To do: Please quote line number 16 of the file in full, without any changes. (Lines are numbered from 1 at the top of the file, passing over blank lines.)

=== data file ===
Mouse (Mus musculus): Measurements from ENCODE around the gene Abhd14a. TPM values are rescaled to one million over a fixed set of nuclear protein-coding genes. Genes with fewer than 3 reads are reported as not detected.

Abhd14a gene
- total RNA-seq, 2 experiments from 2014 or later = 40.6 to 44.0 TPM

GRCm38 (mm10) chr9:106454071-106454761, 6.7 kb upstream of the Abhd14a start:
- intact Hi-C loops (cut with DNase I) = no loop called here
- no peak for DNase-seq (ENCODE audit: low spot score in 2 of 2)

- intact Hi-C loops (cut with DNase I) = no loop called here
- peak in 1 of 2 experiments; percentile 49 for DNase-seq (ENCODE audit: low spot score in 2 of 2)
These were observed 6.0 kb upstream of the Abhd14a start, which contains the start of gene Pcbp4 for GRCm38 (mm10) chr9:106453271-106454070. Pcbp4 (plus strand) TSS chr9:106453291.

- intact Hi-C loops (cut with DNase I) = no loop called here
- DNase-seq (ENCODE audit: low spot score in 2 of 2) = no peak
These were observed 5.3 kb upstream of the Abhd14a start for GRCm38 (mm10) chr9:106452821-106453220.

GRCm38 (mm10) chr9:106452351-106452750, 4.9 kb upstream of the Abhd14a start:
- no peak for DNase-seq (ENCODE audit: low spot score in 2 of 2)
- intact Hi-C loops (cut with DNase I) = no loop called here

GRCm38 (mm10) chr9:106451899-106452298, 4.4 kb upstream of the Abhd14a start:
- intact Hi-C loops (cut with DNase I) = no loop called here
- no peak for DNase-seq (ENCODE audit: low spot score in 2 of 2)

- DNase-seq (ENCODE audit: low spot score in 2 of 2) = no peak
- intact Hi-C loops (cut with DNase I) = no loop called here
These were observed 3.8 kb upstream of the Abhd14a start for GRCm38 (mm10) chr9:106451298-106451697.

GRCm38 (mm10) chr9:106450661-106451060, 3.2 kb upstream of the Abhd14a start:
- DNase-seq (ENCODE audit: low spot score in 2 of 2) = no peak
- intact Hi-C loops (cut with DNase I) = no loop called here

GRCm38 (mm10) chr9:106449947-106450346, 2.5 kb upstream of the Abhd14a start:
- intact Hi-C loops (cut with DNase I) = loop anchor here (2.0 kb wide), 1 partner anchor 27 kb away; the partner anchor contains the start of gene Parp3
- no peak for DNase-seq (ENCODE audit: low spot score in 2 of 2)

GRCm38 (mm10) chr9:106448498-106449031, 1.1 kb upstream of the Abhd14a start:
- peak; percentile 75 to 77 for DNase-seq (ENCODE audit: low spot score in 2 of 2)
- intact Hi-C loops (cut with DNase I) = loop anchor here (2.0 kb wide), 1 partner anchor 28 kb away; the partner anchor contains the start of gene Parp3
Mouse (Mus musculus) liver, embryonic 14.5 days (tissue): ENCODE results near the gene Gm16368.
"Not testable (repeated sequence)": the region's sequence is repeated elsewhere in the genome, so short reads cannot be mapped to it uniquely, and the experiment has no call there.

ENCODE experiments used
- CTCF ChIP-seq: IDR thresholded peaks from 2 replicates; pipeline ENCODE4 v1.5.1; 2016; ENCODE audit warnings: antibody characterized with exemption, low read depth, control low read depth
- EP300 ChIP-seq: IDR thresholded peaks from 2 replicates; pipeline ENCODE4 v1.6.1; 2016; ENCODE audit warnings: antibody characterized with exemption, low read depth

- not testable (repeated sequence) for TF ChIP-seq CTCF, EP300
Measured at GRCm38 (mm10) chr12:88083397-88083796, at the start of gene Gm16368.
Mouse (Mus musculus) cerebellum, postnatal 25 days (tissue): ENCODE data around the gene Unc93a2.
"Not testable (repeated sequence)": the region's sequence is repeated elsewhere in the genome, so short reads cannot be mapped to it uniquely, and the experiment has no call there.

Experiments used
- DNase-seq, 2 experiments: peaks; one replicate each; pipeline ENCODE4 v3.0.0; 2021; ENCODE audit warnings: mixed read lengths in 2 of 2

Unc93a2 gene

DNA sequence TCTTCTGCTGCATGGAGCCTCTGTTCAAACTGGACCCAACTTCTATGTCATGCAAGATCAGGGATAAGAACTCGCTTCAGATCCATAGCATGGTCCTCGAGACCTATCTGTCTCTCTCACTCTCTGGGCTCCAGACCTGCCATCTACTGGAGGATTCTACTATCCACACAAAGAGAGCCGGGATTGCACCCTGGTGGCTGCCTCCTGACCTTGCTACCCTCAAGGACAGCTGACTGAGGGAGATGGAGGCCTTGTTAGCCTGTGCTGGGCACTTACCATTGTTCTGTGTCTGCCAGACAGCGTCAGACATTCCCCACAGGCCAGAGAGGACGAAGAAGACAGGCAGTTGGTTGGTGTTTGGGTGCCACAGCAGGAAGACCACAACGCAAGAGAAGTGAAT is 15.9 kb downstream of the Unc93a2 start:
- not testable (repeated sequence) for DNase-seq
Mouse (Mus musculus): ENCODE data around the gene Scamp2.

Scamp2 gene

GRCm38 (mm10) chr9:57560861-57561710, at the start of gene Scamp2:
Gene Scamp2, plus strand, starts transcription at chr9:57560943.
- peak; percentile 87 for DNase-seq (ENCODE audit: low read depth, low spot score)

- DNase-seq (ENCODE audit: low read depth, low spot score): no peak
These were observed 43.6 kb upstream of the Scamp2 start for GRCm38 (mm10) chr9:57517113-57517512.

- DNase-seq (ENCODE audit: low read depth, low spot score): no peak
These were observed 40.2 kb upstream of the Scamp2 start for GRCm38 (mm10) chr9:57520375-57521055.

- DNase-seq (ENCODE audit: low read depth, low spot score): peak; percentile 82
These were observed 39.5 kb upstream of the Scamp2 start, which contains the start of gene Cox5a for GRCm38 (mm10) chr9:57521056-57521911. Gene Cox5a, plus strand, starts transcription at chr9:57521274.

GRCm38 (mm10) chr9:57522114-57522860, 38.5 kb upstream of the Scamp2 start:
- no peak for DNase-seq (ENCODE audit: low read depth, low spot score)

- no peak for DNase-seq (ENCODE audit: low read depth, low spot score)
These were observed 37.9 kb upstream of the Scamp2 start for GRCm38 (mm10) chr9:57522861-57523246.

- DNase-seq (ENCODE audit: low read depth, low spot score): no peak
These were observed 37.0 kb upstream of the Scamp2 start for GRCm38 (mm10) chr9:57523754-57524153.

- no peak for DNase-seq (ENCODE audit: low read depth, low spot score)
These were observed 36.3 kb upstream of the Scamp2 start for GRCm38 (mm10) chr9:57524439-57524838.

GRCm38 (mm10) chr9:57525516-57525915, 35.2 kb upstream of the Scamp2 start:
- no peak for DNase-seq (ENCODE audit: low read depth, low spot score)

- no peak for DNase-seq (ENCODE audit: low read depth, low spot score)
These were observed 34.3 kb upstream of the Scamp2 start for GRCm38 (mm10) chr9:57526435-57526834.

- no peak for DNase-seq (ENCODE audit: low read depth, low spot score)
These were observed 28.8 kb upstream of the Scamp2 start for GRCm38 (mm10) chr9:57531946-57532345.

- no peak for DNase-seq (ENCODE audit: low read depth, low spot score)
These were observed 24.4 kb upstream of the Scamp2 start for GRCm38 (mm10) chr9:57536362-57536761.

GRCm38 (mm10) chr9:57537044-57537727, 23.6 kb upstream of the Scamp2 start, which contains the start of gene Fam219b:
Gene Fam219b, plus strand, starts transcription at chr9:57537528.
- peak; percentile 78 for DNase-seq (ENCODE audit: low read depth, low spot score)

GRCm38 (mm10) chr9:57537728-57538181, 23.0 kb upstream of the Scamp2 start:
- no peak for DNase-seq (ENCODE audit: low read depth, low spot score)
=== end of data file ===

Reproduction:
GRCm38 (mm10) chr9:106451899-106452298, 4.4 kb upstream of the Abhd14a start: